This appeal, like its companion case, Pecore v. Pecore, 2007 SCC 17 (released concurrently), involves questions about joint bank and investment accounts. As discussed more fully in Pecore, joint accounts are used by many Canadians for a variety of purposes, including estate planning and financial management.
As discussed in Pecore,… the fact that a transferor maintains sole control over or use of funds in a joint account will not be determinative of whether a transferee is entitled to the balance in the account upon the transferor’s death. Whether or not a transferor continues to pay tax on the income of the joint accounts is also not determinative.
However, I am unable to agree with the trial judge that there was no evidence to suggest that Patricia’s father intended for her alone to have the assets in the joint accounts. On the relevant financial institution documents, the father elected to have the joint accounts carry a right of survivorship. Patricia testified that both she and her father acknowledged that they understood at the time that this meant that on the death of one of the joint account holders, the other would become the sole owner.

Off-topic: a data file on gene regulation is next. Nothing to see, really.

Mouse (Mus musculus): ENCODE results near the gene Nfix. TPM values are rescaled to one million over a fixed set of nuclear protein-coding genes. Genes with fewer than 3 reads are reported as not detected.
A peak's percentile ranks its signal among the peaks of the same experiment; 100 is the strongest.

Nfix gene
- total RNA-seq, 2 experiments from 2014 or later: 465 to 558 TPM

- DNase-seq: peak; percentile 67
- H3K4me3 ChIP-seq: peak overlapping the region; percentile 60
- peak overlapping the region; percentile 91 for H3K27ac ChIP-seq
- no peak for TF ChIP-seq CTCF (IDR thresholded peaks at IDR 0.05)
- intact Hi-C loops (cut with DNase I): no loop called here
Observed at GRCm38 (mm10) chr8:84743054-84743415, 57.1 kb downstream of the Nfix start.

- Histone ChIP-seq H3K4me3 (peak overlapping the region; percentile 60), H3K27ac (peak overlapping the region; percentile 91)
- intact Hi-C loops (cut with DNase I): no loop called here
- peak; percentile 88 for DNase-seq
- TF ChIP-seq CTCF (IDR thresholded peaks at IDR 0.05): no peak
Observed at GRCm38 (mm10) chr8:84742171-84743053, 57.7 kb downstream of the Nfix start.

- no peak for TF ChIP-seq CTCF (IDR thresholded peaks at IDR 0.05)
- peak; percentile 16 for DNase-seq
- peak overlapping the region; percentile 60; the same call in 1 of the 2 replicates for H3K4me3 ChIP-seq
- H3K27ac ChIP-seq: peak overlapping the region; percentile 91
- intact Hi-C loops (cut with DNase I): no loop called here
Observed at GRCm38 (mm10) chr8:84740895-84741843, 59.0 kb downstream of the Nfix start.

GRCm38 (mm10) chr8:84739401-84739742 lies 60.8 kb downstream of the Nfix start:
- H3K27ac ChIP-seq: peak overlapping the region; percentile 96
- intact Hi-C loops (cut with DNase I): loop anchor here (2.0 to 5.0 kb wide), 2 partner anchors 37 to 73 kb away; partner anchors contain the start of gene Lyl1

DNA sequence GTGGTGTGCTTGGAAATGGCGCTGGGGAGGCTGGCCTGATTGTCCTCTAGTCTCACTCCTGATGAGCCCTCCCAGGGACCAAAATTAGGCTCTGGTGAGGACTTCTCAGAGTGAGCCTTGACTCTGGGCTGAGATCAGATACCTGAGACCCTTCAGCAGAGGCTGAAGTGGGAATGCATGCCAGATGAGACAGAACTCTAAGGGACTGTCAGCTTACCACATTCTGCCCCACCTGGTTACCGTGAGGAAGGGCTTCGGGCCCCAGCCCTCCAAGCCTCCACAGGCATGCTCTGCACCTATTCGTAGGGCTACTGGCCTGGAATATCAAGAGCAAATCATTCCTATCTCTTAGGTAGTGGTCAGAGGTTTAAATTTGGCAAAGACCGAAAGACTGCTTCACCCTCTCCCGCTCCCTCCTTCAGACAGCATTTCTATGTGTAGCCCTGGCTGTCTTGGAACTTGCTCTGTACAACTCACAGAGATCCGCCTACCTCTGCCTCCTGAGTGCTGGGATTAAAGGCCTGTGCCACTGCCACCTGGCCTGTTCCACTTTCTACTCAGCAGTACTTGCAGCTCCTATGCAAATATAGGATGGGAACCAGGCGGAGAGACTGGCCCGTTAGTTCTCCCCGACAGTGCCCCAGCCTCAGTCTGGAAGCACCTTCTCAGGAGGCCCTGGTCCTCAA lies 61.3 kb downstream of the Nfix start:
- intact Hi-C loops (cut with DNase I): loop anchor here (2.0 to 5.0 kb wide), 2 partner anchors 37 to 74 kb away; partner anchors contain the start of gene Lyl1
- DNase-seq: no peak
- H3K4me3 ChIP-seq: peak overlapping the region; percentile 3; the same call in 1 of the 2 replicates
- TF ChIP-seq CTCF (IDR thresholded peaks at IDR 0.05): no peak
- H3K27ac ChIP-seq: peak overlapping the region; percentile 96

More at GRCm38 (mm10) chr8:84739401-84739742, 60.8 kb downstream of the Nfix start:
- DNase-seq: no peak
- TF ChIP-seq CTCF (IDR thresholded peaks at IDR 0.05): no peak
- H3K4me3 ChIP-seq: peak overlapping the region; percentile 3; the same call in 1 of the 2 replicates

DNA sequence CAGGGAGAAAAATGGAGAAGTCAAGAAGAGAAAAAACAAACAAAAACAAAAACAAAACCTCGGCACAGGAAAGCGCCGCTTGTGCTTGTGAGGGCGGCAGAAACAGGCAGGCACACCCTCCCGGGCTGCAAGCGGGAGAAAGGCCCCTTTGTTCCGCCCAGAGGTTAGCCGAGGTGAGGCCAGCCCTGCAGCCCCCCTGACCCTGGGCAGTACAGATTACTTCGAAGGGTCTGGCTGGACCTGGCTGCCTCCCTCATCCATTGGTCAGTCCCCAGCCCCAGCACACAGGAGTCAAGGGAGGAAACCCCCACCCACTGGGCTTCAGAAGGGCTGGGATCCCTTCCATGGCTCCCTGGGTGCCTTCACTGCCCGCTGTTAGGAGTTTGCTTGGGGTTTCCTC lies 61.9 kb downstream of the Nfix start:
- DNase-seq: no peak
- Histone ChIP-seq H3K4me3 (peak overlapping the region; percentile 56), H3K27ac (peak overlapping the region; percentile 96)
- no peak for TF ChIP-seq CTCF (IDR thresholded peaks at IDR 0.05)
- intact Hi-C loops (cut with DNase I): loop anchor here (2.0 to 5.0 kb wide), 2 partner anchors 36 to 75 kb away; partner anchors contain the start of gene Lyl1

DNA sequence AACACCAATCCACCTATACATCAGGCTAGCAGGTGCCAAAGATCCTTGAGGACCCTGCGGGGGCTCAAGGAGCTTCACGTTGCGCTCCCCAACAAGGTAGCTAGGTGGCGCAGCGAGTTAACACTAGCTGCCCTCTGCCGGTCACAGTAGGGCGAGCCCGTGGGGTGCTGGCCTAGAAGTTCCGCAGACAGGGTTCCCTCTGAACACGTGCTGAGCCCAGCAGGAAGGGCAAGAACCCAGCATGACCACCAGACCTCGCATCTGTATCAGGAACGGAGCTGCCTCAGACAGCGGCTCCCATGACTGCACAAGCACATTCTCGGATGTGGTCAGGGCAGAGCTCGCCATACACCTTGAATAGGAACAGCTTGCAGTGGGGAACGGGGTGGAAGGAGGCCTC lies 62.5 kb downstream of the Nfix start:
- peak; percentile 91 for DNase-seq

As discussed in Pecore … banking documents may, in modern times, be detailed enough that they provide strong evidence of the intention of the transferor regarding how the balance in the accounts should be treated on his or her death. The clearer the evidence in the documents, the more weight that evidence should carry.